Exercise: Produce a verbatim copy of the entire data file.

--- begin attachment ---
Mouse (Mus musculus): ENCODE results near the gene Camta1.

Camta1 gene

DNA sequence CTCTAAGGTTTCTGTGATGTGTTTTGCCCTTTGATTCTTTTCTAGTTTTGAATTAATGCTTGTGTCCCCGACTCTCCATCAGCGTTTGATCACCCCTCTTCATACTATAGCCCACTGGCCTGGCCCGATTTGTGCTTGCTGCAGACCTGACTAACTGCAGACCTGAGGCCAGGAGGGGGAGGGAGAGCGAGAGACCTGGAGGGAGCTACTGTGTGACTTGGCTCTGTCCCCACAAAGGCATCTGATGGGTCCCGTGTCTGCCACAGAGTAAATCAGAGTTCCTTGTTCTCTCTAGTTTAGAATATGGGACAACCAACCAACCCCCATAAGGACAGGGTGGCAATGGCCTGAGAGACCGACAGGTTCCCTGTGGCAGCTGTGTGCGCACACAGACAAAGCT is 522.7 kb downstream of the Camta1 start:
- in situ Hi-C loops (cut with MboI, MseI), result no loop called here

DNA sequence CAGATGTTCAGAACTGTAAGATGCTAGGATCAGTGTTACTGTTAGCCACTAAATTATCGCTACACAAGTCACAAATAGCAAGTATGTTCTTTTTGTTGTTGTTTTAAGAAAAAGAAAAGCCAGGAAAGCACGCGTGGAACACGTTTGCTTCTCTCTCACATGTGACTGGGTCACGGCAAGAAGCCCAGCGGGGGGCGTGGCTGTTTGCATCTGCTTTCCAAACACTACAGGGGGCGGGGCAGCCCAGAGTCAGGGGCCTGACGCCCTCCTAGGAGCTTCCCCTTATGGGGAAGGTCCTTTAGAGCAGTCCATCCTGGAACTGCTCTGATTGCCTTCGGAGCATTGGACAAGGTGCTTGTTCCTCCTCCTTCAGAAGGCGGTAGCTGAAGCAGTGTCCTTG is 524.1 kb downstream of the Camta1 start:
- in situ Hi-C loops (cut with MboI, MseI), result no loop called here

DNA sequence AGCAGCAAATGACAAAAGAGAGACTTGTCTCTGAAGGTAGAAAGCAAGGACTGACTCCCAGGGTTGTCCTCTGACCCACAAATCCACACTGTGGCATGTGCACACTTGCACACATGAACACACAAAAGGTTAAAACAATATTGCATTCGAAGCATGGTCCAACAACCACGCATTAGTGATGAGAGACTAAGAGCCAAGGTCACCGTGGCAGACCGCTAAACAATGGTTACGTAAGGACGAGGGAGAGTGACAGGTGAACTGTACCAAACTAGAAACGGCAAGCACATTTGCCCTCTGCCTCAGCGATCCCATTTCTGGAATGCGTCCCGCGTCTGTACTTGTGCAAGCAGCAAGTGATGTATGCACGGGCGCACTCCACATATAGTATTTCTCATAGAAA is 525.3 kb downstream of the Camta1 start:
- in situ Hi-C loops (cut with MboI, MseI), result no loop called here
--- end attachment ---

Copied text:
Mouse (Mus musculus): ENCODE results near the gene Camta1.

Camta1 gene

DNA sequence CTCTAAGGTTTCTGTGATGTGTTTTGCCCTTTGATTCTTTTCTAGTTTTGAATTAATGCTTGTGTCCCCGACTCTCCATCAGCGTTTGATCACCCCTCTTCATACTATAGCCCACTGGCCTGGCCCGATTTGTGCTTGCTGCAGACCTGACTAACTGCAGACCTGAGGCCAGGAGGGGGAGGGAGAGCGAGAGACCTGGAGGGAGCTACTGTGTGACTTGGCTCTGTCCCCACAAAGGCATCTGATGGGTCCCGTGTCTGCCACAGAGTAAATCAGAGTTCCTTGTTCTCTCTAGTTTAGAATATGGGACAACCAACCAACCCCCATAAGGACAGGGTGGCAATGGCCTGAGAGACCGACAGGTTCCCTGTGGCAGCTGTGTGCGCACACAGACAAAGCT is 522.7 kb downstream of the Camta1 start:
- in situ Hi-C loops (cut with MboI, MseI), result no loop called here

DNA sequence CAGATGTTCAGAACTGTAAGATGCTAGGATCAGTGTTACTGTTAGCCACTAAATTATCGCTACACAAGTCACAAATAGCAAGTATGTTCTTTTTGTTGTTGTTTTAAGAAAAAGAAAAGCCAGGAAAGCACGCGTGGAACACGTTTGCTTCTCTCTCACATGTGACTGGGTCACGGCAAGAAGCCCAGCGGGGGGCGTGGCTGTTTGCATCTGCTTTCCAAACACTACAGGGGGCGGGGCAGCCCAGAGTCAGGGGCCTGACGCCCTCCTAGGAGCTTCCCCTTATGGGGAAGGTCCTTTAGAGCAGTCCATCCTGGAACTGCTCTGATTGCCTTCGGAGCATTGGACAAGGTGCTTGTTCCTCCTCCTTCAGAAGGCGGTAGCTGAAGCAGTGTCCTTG is 524.1 kb downstream of the Camta1 start:
- in situ Hi-C loops (cut with MboI, MseI), result no loop called here

DNA sequence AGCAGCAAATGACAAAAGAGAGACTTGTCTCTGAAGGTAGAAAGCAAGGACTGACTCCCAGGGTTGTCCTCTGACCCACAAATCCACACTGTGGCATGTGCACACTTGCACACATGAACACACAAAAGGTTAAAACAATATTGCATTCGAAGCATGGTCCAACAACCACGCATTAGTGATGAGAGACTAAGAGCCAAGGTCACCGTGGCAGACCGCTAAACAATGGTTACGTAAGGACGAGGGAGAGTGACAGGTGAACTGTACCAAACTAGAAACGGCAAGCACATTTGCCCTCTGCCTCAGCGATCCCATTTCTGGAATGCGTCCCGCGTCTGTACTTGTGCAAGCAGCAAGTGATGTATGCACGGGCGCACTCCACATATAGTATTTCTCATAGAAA is 525.3 kb downstream of the Camta1 start:
- in situ Hi-C loops (cut with MboI, MseI), result no loop called here